Genesis 2.15-17, 3.1-7; Romans 5.12-19; Matthew
Almighty God, whose Son Jesus Christ fasted forty days in
the wilderness, and was tempted as we are, yet without sin: give us
grace to discipline ourselves in obedience to your Spirit; and, as
you know our weakness, so may we know your power to save; through
Jesus Christ our Lord. Amen.
THERE are master storytellers at work in Genesis, along with a
brilliant editor, who do theology through story, presenting
universal truths using the story of one particular man. In Hebrew,
"Adam", "human", stands for humanity in general.
In this version of the creation story, dating from the tenth
century BC, God had done the backbreaking work of clearing stones
to plant a garden, and had provided irrigation (Genesis 2.5-10).
These were dream conditions for the farmers then cultivating the
stony hills around Jerusalem. The clear message of the story, told
in this way, was "God is good."
The man and woman's responsibility was to sustain and nurture
the life that God had carefully created, and eat absolutely
anything except the fruit of the tree of the knowledge of good and
evil. Theologically, this story tells us that to be human is to
have freedom with responsibility. It is to be contingent: created
for goodness, for enjoyment, for relationship, for creative and
caring work; and to have permission to act in God's world, and to
be subject to restriction.
Then what happened? We hear a story of sly half-truths. Like
people ever since, the serpent, a crafty manipulator, used words to
devastating effect. Without lying directly, he distorted what God
had said, and cast doubts on God's trustworthiness. The rest is
Theologically, to be human is to have a basic innocence that
makes us vulnerable to manipulation and exploitation; to want what
is forbidden, to want pleasure, to rebel, to overstep boundaries
that are part of God's design for creation, to doubt God's good
Adam and Eve wanted wisdom, but got knowledge. Their actions
brought shame, devastating their relationships. While they did not
drop dead, they lost eternal life (Genesis 2.22-24).
This telling of primeval events becomes even more interesting
when we realise that the same themes were around in national life
at the time it was written down. The people had wanted a king.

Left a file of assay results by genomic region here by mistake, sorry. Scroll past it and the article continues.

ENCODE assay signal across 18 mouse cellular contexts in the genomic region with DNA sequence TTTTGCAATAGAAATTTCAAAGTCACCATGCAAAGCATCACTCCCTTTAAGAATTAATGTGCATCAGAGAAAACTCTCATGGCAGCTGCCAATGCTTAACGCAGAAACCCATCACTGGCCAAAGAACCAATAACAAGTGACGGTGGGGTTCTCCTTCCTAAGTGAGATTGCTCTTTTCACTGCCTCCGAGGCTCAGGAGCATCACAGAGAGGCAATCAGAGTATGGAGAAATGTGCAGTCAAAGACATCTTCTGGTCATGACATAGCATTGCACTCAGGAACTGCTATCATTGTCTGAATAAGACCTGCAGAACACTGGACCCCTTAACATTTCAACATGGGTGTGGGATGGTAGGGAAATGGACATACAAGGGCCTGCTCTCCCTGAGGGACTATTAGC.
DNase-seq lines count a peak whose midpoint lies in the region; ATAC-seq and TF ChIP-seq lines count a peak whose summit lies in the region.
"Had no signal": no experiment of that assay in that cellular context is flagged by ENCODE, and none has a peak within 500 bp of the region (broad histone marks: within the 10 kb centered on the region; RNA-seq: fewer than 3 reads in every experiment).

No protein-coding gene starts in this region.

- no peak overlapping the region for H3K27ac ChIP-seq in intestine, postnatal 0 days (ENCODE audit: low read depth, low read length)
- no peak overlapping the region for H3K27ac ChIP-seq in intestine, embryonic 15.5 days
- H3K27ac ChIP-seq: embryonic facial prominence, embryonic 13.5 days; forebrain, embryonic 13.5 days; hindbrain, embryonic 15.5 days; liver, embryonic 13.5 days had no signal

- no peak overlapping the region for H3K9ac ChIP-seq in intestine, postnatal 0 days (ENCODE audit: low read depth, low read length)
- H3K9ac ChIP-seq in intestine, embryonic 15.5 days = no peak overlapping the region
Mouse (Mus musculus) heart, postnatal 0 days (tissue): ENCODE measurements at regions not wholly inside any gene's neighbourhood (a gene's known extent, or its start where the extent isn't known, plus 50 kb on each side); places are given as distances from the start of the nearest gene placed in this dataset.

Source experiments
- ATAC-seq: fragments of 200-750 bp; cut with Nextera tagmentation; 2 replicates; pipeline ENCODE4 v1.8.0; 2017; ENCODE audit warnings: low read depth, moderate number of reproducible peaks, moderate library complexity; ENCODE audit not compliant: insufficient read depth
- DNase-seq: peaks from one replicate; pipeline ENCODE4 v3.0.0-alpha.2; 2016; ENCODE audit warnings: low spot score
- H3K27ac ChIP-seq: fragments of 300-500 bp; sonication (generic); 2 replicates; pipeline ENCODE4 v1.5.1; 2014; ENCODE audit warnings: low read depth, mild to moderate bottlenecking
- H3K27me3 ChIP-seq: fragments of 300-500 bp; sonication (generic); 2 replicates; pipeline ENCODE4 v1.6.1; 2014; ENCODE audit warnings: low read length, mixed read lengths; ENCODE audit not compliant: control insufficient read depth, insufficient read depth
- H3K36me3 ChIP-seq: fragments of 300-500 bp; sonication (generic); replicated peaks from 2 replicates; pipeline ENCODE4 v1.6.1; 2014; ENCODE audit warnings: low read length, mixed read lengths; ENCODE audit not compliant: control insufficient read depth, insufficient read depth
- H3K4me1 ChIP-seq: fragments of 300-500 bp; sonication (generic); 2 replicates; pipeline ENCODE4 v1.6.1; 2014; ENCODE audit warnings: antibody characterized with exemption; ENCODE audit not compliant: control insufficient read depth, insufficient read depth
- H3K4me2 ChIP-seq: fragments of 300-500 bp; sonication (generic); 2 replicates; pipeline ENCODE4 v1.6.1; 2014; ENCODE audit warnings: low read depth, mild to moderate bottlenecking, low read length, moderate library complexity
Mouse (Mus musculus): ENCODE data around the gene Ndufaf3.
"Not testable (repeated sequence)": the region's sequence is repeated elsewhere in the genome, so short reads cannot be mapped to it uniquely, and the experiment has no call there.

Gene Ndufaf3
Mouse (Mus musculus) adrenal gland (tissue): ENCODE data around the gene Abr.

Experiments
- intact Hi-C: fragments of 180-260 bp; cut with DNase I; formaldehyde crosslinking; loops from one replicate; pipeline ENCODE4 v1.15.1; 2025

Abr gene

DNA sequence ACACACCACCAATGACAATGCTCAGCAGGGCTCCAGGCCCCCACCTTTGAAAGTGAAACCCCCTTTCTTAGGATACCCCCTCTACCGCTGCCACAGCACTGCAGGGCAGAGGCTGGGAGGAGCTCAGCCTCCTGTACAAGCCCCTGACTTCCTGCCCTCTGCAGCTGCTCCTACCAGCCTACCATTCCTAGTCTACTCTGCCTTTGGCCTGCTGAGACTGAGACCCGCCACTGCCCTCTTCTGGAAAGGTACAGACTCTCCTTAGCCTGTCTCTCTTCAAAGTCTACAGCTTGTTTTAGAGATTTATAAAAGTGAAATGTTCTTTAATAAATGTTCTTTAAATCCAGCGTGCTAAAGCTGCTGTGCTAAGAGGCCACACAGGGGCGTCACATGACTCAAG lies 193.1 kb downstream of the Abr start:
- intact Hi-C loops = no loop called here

Saul's hopeful beginning, sadly, proved transient, and David was
anointed. David, too, was a flawed character, but his heart was set
on God, who called him a man after God's heart. Pertinently, a wise
woman described him as able to discern good and evil (2 Samuel
Solomon succeeded David, and, offered any gift he wanted by God,
requested an understanding mind and the ability to discern between
good and evil, so that he could govern wisely (1 Kings 3.9). God's
response was the gift of very great wisdom, discernment, and
breadth of understanding.
This contemporary history, with kings' knowing (or not) good and
evil, is exactly what the Genesis story is about theologically.
Then humans did not ask God, but grabbed what they thought would
give them wisdom. Telling stories like this, which would ring bells
with people's experience, is a powerful way to do theology.
We find Paul in the middle of a complex argument, working with
the Genesis theme. Death is the end result of sin, the consequence
of human disobedience. It was cause and effect rather than crime
and punishment. Only after Moses could sin be breaking the law,
because there was no law to break until then.
Since Adam's disobedience, however, death affects everyone. Paul
expresses theologically what Genesis tells in story, and he goes on
to marvel that God's grace has acted through the second Adam,
Christ, the perfect man.
In the Gospel, Jesus, with all the human attributes identified
in the Genesis story barring sin, also faced temptation.
Significantly, he was led by the Spirit into this temptation, as,
in his humanity, God undid the human mess. Twice he was tempted to
presume on his divinity, and once to surrender it.
Cardinal Newman's hymn expresses this brilliantly:
O loving wisdom of our God!
When all was sin and shame,
A second Adam to the fight
And to the rescue came.
O wisest love! that flesh and
Which did in Adam fail,
Should strive afresh against their foe,
Should strive, and should prevail.
How did Jesus resist temptation? Where is the hope for us as we
follow him? Archbishop Michael Ramsey quoted the thought-provoking
observation by the Congregationalist theologian P. T. Forsyth that
Christ could be tempted because he loved; he could not sin because
he loved so deeply.
As we begin Lent, perhaps the question is not what we give up,
but how we can be open to learning to love more deeply.